A commission designed to ensure that no Gloucester resident will have his or her civil rights "constrained, reduced, ignored or violated" is on its way back into the city's book of ordinances.

Mayor Sefatia Romeo Theken is seeking to reactivate Gloucester's Human Rights Commission, which had a run in the 1990s, then faded into oblivion more than a decade ago.

Guidelines for the new version of the commission call for a volunteer advisory board of seven members that could propose potential ordinance and other changes to the mayor. They are are being drawn up by Human Resources Director Donna Leete, and now sit before two City Council subcommittees before going forward.

The commission, as crafted, would serve as an avenue for all residents to address any variety of concerns — notably the lack of disability access or opportunities to utilize city programs and facilities. Leete said, while not specified, it could also be used to address other forms of civil injustice any resident might face.

"It is not meant to be a substitute for other statutes, or serve as a means of appeals," Leete said when asked if residents could challenge, for example, police actions through the Human Rights Commission. "But, when you read the ordinance, it is rather broad."

The ordinance, she said, is geared more toward residents who may need for a disability parking space or other accommodations in certain parts of the city. In fact, it was generated after an earlier effort to create a disabilities commission last year.

"Our thought was to do something like this covering everybody first," she said. "This should cover people with disabilities as it is before we break it down. But the intent is to protect everyone's rights. That's the goal."

Romeo Theken said the project — essentially reviving a commission created in 1994 that faded into oblivion more than a decade ago — has been in the works for months.

"We (were) working on it all summer," the mayor said. "We want to make sure that it's correct and make sure we get everything. It's not an easy task."

Romeo Theken said that, while other communities have a part-time or full-time manager to keep tabs on local civil rights issues, Gloucester will not be adding personnel to field complaints.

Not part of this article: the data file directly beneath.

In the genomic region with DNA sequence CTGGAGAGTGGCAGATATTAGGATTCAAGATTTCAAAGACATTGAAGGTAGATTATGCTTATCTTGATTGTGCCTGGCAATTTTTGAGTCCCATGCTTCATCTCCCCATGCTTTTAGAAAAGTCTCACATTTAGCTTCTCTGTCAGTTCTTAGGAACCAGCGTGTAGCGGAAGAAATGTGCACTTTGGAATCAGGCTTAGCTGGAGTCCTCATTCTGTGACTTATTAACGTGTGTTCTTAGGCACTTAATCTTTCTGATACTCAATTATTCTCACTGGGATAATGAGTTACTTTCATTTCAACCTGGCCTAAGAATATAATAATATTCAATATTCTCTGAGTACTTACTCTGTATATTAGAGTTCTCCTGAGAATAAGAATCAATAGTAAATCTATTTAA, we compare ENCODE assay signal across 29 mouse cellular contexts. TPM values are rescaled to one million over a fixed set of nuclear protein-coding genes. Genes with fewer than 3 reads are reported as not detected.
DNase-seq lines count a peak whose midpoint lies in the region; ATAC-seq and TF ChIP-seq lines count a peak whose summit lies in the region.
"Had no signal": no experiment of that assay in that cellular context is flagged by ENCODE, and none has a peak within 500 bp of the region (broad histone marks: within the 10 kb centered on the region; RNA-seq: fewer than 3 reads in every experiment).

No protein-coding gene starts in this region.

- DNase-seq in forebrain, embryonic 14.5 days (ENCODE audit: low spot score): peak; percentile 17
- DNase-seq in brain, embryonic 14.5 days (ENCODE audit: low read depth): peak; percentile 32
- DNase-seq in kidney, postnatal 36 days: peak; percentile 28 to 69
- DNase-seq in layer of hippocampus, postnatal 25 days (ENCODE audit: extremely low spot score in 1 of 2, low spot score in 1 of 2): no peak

"We don't have the resources," she said.

Leete said records show the initial Human Rights Commission was launched in 1994, though no one asked over the last few days can remember when exactly it fell off the radar screen.

"My memory is that it was a difficult board for which to find or recruit a full roster of members, and that it never got the full traction that had been desired," said Bruce Tobey, who served as mayor the year before and then six years after the commission was established.

Specific guidelines 

Under the ordinance crafted by Leete, the new, seven-member commission would be appointed by the mayor and "provide a public forum in which citizens may identify specific barriers that may prevent them from taking advantage of city programs, policies and facilities."

It would also "support and assist all city departments, including the School Department ... in their efforts to celebrate the diversity of the city," and "promote tolerance and comply with appropriate local, commonwealth and federal laws".

Also, it would "assist persons in the city who believe that their human or civil rights ... have been violated in the city, by providing voluntary mediation for all parties concerned and informing such people of the local, commonwealth and federal agencies available to address their grievances."

The draft calls for each of the seven commissioners to serve a term of three years, though the first members chosen would serve staggered terms of one, two and three years to allow the mayor the chance to appoint succeeding members to three-year terms on a staggered basis.

Leete noted that Romeo Theken and the city have already taken steps to protect residents' civil rights and the city's diversity through the City Council's so-called "civility resolution," a mayoral-backed training program targeting any discrimination or harassment in the workplace and other measures.

The city has also regularly flown the rainbow flag, commonly known as the gay pride flag, on City Hall grounds in recent years, hosted rallies for groups fighting violence and other abuse toward women, and played host to a gay wedding in City Hall's Kyrouz Auditorium last October. 

"The city of Gloucester has a proud history of protecting the rights of persons with disabilities in our community," Leete said. "However, after much research, we have concluded that we must expand our mission to guarantee equal rights for all.

"The Human Rights Commission will advance this initiative throughout the city," Leete said, "to ensure that all city residents are treated fairly and equally without discrimination, intolerance or prejudice."

Ray Lamont can be reached at 978-675-2705, or rlamont@gloucestertimes.com.

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